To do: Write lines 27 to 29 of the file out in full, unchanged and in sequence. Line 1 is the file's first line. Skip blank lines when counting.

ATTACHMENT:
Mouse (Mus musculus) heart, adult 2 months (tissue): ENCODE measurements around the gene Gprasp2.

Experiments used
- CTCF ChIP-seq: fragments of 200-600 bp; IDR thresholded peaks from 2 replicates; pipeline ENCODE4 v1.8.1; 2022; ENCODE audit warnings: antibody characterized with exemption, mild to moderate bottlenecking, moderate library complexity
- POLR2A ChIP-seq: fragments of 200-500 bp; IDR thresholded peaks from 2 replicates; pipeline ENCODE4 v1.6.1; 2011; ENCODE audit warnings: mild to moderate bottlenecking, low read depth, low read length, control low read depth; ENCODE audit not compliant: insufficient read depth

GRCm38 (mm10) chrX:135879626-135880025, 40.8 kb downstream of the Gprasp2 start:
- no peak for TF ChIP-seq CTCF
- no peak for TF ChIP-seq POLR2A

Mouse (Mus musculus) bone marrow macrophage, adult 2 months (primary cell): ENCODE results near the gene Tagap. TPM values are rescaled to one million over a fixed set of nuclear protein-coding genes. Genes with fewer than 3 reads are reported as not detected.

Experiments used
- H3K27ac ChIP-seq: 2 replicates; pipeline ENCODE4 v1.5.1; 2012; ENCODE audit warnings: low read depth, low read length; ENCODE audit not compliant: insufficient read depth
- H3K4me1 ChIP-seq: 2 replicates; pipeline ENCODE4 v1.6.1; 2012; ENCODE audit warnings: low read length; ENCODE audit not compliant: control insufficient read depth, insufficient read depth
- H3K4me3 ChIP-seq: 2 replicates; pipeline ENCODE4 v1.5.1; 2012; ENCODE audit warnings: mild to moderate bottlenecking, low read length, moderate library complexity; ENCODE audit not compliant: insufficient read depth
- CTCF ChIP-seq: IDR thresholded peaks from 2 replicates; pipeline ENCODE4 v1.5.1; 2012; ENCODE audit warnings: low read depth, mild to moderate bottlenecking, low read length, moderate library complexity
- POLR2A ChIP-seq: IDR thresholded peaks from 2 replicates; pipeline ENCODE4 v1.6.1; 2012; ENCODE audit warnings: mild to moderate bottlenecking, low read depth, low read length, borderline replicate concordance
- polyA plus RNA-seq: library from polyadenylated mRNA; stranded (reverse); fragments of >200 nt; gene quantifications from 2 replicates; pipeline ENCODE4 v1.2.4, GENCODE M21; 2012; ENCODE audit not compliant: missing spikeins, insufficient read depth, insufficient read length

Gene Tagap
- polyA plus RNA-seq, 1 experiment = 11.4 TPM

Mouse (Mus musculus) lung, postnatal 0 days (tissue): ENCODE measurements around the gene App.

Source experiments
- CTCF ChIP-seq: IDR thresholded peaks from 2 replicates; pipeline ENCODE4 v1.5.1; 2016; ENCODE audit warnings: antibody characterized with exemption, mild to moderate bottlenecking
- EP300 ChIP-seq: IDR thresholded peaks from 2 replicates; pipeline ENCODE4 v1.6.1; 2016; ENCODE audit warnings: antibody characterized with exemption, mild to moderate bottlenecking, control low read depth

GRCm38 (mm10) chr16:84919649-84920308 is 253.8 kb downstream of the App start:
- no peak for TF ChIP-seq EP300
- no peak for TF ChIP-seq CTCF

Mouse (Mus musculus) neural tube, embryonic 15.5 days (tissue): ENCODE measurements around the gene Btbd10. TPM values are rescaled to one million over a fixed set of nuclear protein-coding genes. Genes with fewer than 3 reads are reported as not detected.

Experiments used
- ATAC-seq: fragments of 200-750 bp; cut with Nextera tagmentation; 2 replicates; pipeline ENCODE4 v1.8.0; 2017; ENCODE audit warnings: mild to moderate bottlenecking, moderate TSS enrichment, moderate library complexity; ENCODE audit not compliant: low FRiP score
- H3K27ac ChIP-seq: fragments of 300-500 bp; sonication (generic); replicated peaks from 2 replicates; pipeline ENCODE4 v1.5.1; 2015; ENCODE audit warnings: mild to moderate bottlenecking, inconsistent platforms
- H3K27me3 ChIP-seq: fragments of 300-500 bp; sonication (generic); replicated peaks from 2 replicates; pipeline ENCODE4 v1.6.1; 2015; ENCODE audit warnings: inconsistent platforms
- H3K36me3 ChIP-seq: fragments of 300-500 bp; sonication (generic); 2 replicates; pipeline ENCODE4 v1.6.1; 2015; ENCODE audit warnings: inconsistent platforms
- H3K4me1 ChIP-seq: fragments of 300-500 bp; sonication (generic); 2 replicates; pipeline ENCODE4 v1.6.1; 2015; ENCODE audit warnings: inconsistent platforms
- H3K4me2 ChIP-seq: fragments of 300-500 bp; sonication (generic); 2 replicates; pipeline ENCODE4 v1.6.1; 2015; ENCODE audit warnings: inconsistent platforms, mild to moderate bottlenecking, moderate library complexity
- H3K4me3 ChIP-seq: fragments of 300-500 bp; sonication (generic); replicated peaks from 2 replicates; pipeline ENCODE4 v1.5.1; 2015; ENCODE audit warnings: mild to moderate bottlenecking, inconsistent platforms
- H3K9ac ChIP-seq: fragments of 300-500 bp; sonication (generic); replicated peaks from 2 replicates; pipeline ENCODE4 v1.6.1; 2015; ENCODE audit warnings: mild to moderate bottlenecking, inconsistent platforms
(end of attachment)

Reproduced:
- ATAC-seq: fragments of 200-750 bp; cut with Nextera tagmentation; 2 replicates; pipeline ENCODE4 v1.8.0; 2017; ENCODE audit warnings: mild to moderate bottlenecking, moderate TSS enrichment, moderate library complexity; ENCODE audit not compliant: low FRiP score
- H3K27ac ChIP-seq: fragments of 300-500 bp; sonication (generic); replicated peaks from 2 replicates; pipeline ENCODE4 v1.5.1; 2015; ENCODE audit warnings: mild to moderate bottlenecking, inconsistent platforms
- H3K27me3 ChIP-seq: fragments of 300-500 bp; sonication (generic); replicated peaks from 2 replicates; pipeline ENCODE4 v1.6.1; 2015; ENCODE audit warnings: inconsistent platforms